Written by the Dutch association of anthropologists (ABv)

The Dutch association of anthropologists (ABv) stands in solidarity with the Black Lives Matter movements, black and people of colour (POC) communities in the U.S.A., in the Netherlands and worldwide that are subjected to racist violence. We deplore violence unleashed on them by police and security forces. We condemn structural and systemic racism to which black people and POC are subjected on a daily basis. The horrific deaths of George Floyd, Ahmaud Arbery, Breonna Taylor, Tony McDade, Oury Jalloh, William Tonou Mbobda, Edwin Ndupu, Rita Ojunge, Mitch Henriquez, Mike Ben Peter, Adama Traore and countless others are absolutely devastating. Yet they are only the most extreme consequence of structural and pervasive racism.

We therefore fully support, and where possible participate in, protests against racist violence. We also ask what we as anthropologists can do to tackle systemic racism in our own work and professional environments.

As a discipline that is entangled in complex ways in colonial history and racial science, anthropology and anthropologists have a distinct responsibility to critically confront this history wherever they live and work. Generations of anthropologists have grappled with this legacy, but it remains unfinished business that we must take up.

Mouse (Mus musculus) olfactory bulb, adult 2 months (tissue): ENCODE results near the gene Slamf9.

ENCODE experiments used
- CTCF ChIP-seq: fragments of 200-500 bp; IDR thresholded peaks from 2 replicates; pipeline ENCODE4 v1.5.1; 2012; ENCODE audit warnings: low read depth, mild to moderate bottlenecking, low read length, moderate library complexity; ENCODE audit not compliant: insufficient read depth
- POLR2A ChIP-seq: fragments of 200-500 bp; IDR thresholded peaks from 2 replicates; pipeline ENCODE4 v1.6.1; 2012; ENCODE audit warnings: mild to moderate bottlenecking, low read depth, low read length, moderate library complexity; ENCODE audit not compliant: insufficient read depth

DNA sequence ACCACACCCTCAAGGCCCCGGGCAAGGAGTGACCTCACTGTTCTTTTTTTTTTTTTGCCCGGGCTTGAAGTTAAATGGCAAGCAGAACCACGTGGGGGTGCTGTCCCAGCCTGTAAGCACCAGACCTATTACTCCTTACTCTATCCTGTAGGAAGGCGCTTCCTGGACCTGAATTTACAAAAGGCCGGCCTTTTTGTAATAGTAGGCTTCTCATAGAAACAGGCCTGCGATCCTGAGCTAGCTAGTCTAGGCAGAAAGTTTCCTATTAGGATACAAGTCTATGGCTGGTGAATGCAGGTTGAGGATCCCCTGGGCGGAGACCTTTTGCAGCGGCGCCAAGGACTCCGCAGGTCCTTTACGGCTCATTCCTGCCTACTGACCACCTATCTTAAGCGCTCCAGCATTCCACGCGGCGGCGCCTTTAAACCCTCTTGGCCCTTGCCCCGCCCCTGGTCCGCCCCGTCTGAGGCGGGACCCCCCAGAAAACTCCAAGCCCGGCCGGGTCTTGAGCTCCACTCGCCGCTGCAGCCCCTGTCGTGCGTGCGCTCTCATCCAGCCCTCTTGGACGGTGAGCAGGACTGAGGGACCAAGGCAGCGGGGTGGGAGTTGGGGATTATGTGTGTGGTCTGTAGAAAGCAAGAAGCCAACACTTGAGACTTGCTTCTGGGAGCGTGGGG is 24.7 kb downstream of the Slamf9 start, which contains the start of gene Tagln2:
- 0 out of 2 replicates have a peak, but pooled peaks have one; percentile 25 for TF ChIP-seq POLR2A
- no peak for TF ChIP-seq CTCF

This commitment, first, demands an awareness of race and racism in our scholarship. Anthropologists have been at the forefront when it comes to deconstructing and debunking race as a scientific concept. Since the Second World War, anthropologists have been instrumental in effecting a shift towards a social constructivist paradigm that denaturalizes race. However, this must not, as it has in some cases, lead to ignoring race altogether as a socially relevant phenomenon. We therefore actively support anthropological research on race and racism.

Second, ethnography in all its forms is a powerful tool to deconstruct and denaturalize (bio)social and cultural phenomena such as race. However, precisely because of its power, ethnography demands thorough ethical considerations, which we have laid out in a code of ethics. We will continue to promote this code of ethics among anthropologists.

Third, anthropologists have an obligation to participate and intervene in public debates in general, and about race and racism in particular. As anthropologists we have an important role in grounding and pushing public opinion.

Fourth, a critical engagement also means engaging our professional environment – the departments, institutes, and organizations we work at. We must continue and redouble our efforts to create not only more inclusive, but actively antiracist professional environments at universities, research institutes, and professional organizations. This may include changing hiring practices, active recruiting of black and POC students, and supporting black/POC student networks.

Fifth, we commit to actively antiracist teaching practices. This includes further building a learning and teaching environment that is respectful, inclusive, and critical. It also includes continuing to work on a curriculum that better reflects the historical diversity of anthropological scholarship and theorizing.

Solidarity is worth only as much as the actions that follow it.